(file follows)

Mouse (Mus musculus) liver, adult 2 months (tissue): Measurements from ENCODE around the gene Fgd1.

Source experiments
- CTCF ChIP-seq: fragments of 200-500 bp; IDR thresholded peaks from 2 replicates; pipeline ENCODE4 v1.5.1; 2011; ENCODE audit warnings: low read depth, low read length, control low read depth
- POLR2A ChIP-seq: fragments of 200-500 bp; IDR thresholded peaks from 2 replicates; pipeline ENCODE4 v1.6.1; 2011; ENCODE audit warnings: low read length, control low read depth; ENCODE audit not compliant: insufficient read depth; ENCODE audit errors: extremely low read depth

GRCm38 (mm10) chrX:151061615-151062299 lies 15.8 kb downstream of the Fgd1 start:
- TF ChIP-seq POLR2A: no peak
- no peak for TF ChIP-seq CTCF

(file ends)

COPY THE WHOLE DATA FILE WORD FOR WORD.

Mouse (Mus musculus) liver, adult 2 months (tissue): Measurements from ENCODE around the gene Fgd1.

Source experiments
- CTCF ChIP-seq: fragments of 200-500 bp; IDR thresholded peaks from 2 replicates; pipeline ENCODE4 v1.5.1; 2011; ENCODE audit warnings: low read depth, low read length, control low read depth
- POLR2A ChIP-seq: fragments of 200-500 bp; IDR thresholded peaks from 2 replicates; pipeline ENCODE4 v1.6.1; 2011; ENCODE audit warnings: low read length, control low read depth; ENCODE audit not compliant: insufficient read depth; ENCODE audit errors: extremely low read depth

GRCm38 (mm10) chrX:151061615-151062299 lies 15.8 kb downstream of the Fgd1 start:
- TF ChIP-seq POLR2A: no peak
- no peak for TF ChIP-seq CTCF